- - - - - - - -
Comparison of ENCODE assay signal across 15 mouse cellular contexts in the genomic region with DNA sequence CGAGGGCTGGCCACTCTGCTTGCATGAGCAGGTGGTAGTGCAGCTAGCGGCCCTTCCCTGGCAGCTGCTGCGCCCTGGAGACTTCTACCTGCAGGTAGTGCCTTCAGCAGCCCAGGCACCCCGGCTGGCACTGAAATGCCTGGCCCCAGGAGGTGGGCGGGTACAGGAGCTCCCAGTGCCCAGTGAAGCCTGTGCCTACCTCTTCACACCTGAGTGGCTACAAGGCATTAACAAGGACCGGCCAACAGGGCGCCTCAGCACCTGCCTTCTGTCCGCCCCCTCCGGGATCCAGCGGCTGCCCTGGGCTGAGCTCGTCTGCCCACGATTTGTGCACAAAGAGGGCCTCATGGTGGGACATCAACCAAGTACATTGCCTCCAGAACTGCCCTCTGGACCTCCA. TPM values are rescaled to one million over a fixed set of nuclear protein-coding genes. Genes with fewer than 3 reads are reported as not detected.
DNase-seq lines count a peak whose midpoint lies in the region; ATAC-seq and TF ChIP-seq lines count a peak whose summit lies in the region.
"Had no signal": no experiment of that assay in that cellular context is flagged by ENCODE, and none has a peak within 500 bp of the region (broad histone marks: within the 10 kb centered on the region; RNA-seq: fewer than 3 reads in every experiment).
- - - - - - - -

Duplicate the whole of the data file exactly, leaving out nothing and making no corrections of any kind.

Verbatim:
Comparison of ENCODE assay signal across 15 mouse cellular contexts in the genomic region with DNA sequence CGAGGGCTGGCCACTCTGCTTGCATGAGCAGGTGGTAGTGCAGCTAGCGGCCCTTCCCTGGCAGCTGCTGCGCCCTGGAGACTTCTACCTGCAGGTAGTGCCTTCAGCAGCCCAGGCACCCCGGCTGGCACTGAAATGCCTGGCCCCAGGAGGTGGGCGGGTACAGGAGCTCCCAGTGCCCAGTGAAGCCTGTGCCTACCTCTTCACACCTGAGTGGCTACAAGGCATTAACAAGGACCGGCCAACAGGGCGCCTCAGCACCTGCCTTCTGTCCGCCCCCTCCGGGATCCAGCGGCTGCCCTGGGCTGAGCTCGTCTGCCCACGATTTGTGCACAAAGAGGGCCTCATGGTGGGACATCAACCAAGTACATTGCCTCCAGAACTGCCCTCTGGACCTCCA. TPM values are rescaled to one million over a fixed set of nuclear protein-coding genes. Genes with fewer than 3 reads are reported as not detected.
DNase-seq lines count a peak whose midpoint lies in the region; ATAC-seq and TF ChIP-seq lines count a peak whose summit lies in the region.
"Had no signal": no experiment of that assay in that cellular context is flagged by ENCODE, and none has a peak within 500 bp of the region (broad histone marks: within the 10 kb centered on the region; RNA-seq: fewer than 3 reads in every experiment).